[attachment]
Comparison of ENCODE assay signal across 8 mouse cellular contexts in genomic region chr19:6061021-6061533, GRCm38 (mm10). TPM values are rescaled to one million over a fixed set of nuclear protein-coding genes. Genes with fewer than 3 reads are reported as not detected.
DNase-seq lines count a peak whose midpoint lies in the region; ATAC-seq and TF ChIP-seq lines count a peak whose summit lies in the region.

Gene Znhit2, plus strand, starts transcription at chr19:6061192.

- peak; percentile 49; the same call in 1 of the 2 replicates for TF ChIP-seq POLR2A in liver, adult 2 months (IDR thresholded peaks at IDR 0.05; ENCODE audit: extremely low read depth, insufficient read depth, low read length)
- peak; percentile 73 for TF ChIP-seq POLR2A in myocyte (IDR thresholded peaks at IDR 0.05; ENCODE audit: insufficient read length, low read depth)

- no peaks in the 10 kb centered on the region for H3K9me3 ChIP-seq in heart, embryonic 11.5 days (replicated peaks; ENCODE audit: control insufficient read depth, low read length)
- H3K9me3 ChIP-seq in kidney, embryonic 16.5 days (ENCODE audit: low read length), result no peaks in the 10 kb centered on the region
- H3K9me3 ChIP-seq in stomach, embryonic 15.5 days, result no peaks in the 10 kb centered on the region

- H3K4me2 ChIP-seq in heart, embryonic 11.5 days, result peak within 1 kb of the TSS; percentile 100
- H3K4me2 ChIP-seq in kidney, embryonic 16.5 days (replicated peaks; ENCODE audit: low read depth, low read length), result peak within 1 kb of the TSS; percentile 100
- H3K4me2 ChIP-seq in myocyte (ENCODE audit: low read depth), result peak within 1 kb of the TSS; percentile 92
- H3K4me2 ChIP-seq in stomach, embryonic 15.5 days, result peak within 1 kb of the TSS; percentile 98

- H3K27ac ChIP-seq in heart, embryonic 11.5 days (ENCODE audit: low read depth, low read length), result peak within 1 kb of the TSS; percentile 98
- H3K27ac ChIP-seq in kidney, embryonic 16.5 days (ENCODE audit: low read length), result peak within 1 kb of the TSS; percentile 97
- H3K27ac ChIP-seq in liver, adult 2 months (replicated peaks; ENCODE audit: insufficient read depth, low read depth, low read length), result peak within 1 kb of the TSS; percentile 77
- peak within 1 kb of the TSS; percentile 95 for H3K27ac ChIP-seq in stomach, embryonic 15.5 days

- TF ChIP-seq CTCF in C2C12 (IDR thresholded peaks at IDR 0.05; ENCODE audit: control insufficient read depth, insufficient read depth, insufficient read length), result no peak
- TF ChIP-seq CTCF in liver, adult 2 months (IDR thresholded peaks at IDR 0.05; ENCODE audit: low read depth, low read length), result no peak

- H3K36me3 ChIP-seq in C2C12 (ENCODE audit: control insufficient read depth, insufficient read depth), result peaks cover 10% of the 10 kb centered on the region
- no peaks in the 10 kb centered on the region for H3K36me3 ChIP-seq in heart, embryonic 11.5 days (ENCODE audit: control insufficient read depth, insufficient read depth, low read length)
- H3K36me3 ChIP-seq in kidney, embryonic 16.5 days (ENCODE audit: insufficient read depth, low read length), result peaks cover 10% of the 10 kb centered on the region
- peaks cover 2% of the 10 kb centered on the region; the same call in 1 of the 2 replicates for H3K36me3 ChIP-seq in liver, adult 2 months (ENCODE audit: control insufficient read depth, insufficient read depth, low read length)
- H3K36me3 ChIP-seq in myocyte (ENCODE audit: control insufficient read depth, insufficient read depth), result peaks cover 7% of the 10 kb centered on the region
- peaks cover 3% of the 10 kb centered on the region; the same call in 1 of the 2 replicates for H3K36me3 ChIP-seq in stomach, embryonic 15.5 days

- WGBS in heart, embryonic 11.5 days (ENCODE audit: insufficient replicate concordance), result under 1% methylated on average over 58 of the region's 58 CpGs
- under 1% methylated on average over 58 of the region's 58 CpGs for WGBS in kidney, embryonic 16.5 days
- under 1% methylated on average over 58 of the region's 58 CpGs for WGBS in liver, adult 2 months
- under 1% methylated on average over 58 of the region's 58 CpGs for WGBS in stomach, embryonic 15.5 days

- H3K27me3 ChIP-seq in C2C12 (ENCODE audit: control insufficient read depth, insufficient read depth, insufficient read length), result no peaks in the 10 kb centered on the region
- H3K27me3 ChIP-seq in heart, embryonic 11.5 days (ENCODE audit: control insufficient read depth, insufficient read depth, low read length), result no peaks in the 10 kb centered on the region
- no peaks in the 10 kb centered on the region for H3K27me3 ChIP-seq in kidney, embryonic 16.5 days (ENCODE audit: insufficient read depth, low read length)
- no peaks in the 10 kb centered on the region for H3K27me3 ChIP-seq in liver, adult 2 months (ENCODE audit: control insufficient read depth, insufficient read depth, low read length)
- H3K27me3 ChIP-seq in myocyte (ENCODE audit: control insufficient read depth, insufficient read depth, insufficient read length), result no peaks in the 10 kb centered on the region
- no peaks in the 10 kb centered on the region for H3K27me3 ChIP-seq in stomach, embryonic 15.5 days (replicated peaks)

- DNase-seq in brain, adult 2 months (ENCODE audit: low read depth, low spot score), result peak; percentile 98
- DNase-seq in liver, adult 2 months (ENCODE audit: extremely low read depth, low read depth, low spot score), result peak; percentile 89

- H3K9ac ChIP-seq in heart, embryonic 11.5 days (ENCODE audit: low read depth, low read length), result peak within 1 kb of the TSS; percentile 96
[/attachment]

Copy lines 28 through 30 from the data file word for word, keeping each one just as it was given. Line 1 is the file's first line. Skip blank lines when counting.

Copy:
- under 1% methylated on average over 58 of the region's 58 CpGs for WGBS in stomach, embryonic 15.5 days

- H3K27me3 ChIP-seq in C2C12 (ENCODE audit: control insufficient read depth, insufficient read depth, insufficient read length), result no peaks in the 10 kb centered on the region
- H3K27me3 ChIP-seq in heart, embryonic 11.5 days (ENCODE audit: control insufficient read depth, insufficient read depth, low read length), result no peaks in the 10 kb centered on the region